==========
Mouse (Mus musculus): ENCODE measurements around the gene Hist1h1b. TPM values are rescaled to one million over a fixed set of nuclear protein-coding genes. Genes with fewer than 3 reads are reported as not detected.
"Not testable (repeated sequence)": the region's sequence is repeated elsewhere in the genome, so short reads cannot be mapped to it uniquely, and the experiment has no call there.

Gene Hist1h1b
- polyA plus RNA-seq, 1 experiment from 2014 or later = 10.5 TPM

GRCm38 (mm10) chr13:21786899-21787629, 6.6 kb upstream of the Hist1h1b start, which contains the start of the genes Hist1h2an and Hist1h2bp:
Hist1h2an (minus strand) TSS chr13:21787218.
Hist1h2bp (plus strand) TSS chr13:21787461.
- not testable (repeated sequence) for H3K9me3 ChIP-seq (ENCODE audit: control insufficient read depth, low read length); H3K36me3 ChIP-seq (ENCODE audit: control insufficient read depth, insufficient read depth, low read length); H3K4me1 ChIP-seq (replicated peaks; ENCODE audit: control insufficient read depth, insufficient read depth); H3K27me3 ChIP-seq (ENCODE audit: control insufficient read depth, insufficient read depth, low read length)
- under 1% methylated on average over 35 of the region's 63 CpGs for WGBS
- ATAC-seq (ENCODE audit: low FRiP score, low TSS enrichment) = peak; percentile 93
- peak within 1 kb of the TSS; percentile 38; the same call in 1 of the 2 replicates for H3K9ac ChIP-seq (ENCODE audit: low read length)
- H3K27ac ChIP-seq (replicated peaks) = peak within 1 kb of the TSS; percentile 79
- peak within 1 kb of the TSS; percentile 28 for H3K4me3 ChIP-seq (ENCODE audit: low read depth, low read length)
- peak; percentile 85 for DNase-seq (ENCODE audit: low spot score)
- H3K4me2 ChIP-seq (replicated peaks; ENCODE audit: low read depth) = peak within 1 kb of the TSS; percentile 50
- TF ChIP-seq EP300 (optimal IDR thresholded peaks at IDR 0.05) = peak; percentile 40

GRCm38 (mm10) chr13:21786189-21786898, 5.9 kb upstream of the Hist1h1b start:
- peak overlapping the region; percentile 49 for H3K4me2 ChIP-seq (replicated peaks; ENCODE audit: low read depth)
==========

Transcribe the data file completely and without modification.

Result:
Mouse (Mus musculus): ENCODE measurements around the gene Hist1h1b. TPM values are rescaled to one million over a fixed set of nuclear protein-coding genes. Genes with fewer than 3 reads are reported as not detected.
"Not testable (repeated sequence)": the region's sequence is repeated elsewhere in the genome, so short reads cannot be mapped to it uniquely, and the experiment has no call there.

Gene Hist1h1b
- polyA plus RNA-seq, 1 experiment from 2014 or later = 10.5 TPM

GRCm38 (mm10) chr13:21786899-21787629, 6.6 kb upstream of the Hist1h1b start, which contains the start of the genes Hist1h2an and Hist1h2bp:
Hist1h2an (minus strand) TSS chr13:21787218.
Hist1h2bp (plus strand) TSS chr13:21787461.
- not testable (repeated sequence) for H3K9me3 ChIP-seq (ENCODE audit: control insufficient read depth, low read length); H3K36me3 ChIP-seq (ENCODE audit: control insufficient read depth, insufficient read depth, low read length); H3K4me1 ChIP-seq (replicated peaks; ENCODE audit: control insufficient read depth, insufficient read depth); H3K27me3 ChIP-seq (ENCODE audit: control insufficient read depth, insufficient read depth, low read length)
- under 1% methylated on average over 35 of the region's 63 CpGs for WGBS
- ATAC-seq (ENCODE audit: low FRiP score, low TSS enrichment) = peak; percentile 93
- peak within 1 kb of the TSS; percentile 38; the same call in 1 of the 2 replicates for H3K9ac ChIP-seq (ENCODE audit: low read length)
- H3K27ac ChIP-seq (replicated peaks) = peak within 1 kb of the TSS; percentile 79
- peak within 1 kb of the TSS; percentile 28 for H3K4me3 ChIP-seq (ENCODE audit: low read depth, low read length)
- peak; percentile 85 for DNase-seq (ENCODE audit: low spot score)
- H3K4me2 ChIP-seq (replicated peaks; ENCODE audit: low read depth) = peak within 1 kb of the TSS; percentile 50
- TF ChIP-seq EP300 (optimal IDR thresholded peaks at IDR 0.05) = peak; percentile 40

GRCm38 (mm10) chr13:21786189-21786898, 5.9 kb upstream of the Hist1h1b start:
- peak overlapping the region; percentile 49 for H3K4me2 ChIP-seq (replicated peaks; ENCODE audit: low read depth)